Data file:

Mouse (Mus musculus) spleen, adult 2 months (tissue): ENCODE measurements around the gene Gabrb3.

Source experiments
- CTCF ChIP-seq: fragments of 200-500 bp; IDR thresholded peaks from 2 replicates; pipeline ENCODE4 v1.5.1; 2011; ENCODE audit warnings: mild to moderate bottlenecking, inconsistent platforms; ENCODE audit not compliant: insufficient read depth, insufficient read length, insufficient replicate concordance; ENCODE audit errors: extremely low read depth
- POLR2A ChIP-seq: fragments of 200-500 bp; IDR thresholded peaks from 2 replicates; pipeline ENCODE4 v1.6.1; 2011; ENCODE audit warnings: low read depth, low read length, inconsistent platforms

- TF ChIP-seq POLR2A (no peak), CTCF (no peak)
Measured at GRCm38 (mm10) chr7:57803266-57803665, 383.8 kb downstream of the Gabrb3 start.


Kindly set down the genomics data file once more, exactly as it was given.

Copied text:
Mouse (Mus musculus) spleen, adult 2 months (tissue): ENCODE measurements around the gene Gabrb3.

Source experiments
- CTCF ChIP-seq: fragments of 200-500 bp; IDR thresholded peaks from 2 replicates; pipeline ENCODE4 v1.5.1; 2011; ENCODE audit warnings: mild to moderate bottlenecking, inconsistent platforms; ENCODE audit not compliant: insufficient read depth, insufficient read length, insufficient replicate concordance; ENCODE audit errors: extremely low read depth
- POLR2A ChIP-seq: fragments of 200-500 bp; IDR thresholded peaks from 2 replicates; pipeline ENCODE4 v1.6.1; 2011; ENCODE audit warnings: low read depth, low read length, inconsistent platforms

- TF ChIP-seq POLR2A (no peak), CTCF (no peak)
Measured at GRCm38 (mm10) chr7:57803266-57803665, 383.8 kb downstream of the Gabrb3 start.